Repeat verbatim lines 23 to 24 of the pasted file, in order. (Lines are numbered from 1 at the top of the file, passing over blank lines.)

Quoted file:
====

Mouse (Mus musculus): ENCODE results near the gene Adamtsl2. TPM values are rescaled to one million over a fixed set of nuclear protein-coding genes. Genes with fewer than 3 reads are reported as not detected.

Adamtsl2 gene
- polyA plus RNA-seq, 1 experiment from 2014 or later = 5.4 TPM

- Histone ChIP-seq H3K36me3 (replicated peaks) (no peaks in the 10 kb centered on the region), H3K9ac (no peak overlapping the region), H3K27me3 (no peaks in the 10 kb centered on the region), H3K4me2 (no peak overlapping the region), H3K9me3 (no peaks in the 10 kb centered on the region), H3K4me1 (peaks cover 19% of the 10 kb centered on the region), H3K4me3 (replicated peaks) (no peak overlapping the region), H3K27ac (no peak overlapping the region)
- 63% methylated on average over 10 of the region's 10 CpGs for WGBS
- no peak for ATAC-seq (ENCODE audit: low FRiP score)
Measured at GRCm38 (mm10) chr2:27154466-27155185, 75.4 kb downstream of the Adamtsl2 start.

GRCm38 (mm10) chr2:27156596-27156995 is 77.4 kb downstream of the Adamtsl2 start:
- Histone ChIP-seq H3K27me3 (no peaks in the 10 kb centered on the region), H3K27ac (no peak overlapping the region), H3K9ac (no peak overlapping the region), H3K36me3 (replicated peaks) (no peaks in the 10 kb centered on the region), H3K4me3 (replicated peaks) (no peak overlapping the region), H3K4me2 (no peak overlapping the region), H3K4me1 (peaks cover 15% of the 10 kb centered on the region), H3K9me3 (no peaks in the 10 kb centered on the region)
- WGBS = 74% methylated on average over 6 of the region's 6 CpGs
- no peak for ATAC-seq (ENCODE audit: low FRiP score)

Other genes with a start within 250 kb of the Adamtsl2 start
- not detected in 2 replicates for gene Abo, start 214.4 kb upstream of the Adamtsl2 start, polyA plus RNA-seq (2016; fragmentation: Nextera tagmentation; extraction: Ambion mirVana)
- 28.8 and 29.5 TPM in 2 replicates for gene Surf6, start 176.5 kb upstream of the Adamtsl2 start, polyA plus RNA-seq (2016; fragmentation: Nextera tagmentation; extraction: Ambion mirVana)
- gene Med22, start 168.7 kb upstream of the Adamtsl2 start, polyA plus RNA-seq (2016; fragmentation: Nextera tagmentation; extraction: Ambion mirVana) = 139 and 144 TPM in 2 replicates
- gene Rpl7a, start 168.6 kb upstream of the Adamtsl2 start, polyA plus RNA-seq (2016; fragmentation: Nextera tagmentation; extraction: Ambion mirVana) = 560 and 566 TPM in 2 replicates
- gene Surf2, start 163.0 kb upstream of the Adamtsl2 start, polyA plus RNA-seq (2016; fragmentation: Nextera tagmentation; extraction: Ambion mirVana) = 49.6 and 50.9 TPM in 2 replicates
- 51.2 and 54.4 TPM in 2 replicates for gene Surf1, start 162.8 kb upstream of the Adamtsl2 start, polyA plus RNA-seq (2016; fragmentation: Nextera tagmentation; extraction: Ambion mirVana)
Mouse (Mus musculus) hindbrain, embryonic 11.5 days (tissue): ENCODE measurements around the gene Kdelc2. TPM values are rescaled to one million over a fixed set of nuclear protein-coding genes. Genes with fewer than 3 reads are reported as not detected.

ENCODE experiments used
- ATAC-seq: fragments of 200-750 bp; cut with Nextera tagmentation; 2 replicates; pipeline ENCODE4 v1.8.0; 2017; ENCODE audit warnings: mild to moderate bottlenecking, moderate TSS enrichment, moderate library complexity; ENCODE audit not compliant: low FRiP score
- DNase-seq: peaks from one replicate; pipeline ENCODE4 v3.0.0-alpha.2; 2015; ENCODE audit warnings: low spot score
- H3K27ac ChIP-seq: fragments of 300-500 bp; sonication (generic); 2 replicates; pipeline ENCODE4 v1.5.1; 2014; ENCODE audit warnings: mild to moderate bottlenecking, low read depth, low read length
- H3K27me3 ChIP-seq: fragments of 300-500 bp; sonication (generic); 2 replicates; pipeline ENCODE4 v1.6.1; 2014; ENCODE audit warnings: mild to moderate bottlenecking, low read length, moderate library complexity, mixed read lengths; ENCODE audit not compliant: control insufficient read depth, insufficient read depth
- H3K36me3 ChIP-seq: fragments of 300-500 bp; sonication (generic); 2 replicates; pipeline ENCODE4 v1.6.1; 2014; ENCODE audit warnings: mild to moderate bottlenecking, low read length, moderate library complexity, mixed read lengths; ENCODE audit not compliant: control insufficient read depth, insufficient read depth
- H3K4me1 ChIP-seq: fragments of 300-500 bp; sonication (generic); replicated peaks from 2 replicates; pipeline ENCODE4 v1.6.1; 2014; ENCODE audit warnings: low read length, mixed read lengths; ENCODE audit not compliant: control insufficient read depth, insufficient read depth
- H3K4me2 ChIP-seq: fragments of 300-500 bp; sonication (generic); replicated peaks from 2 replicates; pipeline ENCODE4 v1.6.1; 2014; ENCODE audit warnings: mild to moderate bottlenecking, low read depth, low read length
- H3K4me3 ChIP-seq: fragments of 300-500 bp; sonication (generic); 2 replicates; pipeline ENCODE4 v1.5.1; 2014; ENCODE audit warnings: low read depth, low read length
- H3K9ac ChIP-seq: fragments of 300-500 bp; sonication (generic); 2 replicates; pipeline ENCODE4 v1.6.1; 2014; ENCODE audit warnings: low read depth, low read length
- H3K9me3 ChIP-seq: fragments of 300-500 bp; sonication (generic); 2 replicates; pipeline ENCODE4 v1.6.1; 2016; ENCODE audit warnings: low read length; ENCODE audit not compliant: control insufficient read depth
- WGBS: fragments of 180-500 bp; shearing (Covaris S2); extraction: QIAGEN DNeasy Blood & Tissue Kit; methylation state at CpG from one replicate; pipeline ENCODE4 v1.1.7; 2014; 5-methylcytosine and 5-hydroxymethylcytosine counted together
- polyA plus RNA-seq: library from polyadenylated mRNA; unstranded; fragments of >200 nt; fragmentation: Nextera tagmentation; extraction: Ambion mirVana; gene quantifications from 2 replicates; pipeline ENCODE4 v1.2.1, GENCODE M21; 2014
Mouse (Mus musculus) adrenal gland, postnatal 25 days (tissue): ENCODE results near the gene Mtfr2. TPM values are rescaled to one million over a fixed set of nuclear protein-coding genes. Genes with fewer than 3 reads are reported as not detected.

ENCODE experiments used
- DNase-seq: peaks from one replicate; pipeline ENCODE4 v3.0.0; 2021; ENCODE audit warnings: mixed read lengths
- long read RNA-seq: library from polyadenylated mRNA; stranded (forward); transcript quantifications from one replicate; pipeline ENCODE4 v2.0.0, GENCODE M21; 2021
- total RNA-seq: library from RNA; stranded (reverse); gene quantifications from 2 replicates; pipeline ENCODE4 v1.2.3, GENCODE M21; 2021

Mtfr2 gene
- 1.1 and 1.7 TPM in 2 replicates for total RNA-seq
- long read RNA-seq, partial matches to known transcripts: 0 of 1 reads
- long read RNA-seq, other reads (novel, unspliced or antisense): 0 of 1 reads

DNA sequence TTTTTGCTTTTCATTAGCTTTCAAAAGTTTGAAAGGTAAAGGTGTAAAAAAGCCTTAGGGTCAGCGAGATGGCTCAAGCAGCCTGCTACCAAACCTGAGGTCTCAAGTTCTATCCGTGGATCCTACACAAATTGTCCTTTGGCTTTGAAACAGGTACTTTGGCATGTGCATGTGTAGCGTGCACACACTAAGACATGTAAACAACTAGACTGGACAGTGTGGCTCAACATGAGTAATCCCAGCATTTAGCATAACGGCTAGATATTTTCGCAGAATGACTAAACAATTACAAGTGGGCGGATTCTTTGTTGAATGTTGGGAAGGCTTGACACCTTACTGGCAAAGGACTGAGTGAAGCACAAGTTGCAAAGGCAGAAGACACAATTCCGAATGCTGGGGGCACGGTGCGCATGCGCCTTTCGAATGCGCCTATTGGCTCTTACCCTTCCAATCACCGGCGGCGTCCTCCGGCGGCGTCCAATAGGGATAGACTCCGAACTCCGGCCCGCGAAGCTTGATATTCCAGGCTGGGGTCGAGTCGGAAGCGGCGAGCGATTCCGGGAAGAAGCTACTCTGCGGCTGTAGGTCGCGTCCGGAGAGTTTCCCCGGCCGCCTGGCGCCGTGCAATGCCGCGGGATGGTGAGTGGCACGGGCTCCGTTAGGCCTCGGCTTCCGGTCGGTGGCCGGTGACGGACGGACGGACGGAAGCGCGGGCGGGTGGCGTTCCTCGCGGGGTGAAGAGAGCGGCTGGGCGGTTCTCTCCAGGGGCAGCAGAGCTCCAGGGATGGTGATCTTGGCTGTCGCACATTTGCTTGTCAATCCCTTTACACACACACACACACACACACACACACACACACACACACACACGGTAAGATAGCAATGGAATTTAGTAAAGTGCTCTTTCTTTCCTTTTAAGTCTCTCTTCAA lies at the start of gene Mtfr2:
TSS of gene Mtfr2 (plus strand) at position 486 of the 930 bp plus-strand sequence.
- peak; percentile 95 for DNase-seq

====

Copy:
- H3K27ac ChIP-seq: fragments of 300-500 bp; sonication (generic); 2 replicates; pipeline ENCODE4 v1.5.1; 2014; ENCODE audit warnings: mild to moderate bottlenecking, low read depth, low read length
- H3K27me3 ChIP-seq: fragments of 300-500 bp; sonication (generic); 2 replicates; pipeline ENCODE4 v1.6.1; 2014; ENCODE audit warnings: mild to moderate bottlenecking, low read length, moderate library complexity, mixed read lengths; ENCODE audit not compliant: control insufficient read depth, insufficient read depth